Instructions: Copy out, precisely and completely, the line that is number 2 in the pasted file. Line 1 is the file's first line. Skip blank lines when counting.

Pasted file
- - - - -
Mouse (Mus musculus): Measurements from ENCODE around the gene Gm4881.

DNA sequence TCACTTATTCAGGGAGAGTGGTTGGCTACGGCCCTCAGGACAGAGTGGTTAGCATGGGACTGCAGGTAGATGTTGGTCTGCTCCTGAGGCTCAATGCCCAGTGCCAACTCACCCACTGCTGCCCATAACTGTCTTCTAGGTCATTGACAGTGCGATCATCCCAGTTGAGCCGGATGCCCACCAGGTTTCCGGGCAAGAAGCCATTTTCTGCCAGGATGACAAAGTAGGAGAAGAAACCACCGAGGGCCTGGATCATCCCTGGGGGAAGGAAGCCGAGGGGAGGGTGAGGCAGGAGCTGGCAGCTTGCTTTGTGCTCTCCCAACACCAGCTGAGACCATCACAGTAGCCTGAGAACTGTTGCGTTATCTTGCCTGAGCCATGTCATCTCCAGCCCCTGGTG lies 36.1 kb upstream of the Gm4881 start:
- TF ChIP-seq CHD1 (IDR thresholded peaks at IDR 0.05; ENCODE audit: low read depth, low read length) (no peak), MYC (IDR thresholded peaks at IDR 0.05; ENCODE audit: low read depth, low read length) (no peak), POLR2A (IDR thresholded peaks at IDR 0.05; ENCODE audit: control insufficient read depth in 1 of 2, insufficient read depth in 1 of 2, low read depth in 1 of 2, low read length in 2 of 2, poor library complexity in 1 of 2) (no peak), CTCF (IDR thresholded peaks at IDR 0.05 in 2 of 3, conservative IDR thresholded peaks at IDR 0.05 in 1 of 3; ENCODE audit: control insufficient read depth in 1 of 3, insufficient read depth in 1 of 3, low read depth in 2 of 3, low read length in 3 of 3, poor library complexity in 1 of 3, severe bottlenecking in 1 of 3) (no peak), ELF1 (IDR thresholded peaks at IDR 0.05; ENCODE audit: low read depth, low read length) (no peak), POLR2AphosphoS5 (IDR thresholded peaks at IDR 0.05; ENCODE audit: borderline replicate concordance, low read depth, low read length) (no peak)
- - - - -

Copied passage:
DNA sequence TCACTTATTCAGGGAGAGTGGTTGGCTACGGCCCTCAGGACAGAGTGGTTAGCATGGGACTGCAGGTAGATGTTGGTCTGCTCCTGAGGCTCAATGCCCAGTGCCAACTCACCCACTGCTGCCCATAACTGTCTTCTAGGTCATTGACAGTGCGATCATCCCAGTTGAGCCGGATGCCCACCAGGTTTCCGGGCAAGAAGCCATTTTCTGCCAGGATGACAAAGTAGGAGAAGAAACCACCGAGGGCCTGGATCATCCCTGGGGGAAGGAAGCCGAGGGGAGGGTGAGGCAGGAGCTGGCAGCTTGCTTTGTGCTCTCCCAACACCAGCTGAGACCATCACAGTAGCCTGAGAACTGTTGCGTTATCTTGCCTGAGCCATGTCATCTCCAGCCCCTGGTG lies 36.1 kb upstream of the Gm4881 start: